The 11 Days of Turmoil that Brought Down Four Banks and Left a Fifth Teetering

Investors are reeling from the speed at which four banks failed, and one still struggles. Although the bank failures occurred in just 11 days, each of the situations that led to their collapse was unique.

Here are the details of the company’s turmoil and the regulators’ responses to it, amid concerns that the crisis could still spread.

Silvergate Capital Corp. became the first US bank to go bust due to its exposure to the meltdown of the crypto industry. The Federal Deposit Insurance Corp. was authorized to intervene and discussed with management how to avoid a shutdown.

Despite being under scrutiny by regulators and a criminal investigation of the Justice Department’s Fraud Unit into the dealings between Sam Bankman-Fried and Alameda Research, the California-based company couldn’t recover.

Although no wrongdoing was alleged, Silvergate’s problems grew as the bank sold assets at a loss in order to pay withdrawals from its customers. On March 8, it announced its plans to close its operations and liquidate the bank.

Silvergate’s final obituary has been completed. Investors and depositors in SVB’s Silicon Valley Bank were already nervous when, on March 8, the company announced that it would be selling $2.25 Billion of shares. It also made significant losses to its investment portfolio.

The company’s shares plunged 60% on the news and collapsed into FDIC receivership that day. After failing to find a buyer, US regulators began moving toward the bank’s dissolution. The FDIC received substantial interest from multiple buyers, and extended the bidding process on Monday.

First Citizens BancShares Inc. is one of the largest buyers of failed US lenders and still hopes to make a deal for Silicon Valley Bank. Bloomberg News reported Monday citing people who are familiar with the matter.

Signature Bank was the third-largest US bank failure on March 12. This happened after a surge of customer withdrawals which accounted for about 20% of the company’s deposits.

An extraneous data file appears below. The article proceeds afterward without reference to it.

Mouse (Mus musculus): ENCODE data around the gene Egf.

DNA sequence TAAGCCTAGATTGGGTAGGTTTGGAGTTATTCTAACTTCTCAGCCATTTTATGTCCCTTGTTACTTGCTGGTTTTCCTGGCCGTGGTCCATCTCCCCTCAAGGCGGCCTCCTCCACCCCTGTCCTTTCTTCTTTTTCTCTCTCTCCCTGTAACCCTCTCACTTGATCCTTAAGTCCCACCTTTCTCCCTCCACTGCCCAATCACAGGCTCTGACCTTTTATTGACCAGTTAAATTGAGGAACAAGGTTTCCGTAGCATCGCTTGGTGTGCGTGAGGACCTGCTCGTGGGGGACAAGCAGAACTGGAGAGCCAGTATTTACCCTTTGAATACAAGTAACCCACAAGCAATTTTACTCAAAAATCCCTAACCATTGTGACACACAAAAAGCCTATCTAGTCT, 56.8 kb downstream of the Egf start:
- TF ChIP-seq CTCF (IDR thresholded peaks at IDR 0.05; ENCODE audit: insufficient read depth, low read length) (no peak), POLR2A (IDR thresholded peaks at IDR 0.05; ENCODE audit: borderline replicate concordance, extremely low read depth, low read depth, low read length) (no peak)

Four days before Silvergate’s collapse, clients were hesitant about depositing at Signature Bank. However, Signature Bank has a much lower exposure to crypto. Federal regulators declared that they had lost faith in Silvergate’s leadership and placed the bank under receivership. Under a provision known as the “systemic risks exemption,” both insured and uninsured customers had access to their deposits.

New York Community Bancorp took over Signature Bank’s loans and deposits late Sunday. The FDIC agreed to buy assets worth $38 billion, which included $25 billion in cash and $13 billion in loans. The acquirer also assumed liabilities worth $36 billion, which included $34 billion in deposits. Flagstar will operate Signature’s branches.

Credit Suisse Group AG collapsed Sunday after Swiss officials brokered an agreement with UBS Group AG to acquire UBS Group AG . This deal was intended to avoid a wider financial crisis. Only partial nationalization was an alternative option.

Ulrich Koerner, the chief executive officer of the bank, attempted to save it with extensive outreach to clients. The bank had received an unprecedented amount in funds last year. Unfortunately, the attempt was not enough to stop multiple scandals and multibillion dollar losses due to Credit Suisse’s dealings involving disgraced financier Lex Greensill as well as failed investment firm Archegos Capital Management.

The US Securities and Exchange Commission questioned the bank’s annual reports on March 9 and forced it to be delayed. After the collapse of US regional lenders, panic set in and the chairman of Saudi National Bank, decided to stop investing further in the company.

First Republic Bank was sunk by the same customer flight that ultimately sank three US competitors. One estimate of possible deposit outflows puts the figure at $89 Billion.

Eleven US lenders attempted to support First Republic Bank last week with a $30 billion cash injection. Despite multiple credit-rating downgrades, the San Francisco-based company that caters to tech’s elite and wealthy has fallen to an all-time low.

JPMorgan Chase & Co. Chief executive Officer Jamie Dimon devised a plan to help First Republic. It would convert some or all the $30 billion in deposit injections into a capital influx.

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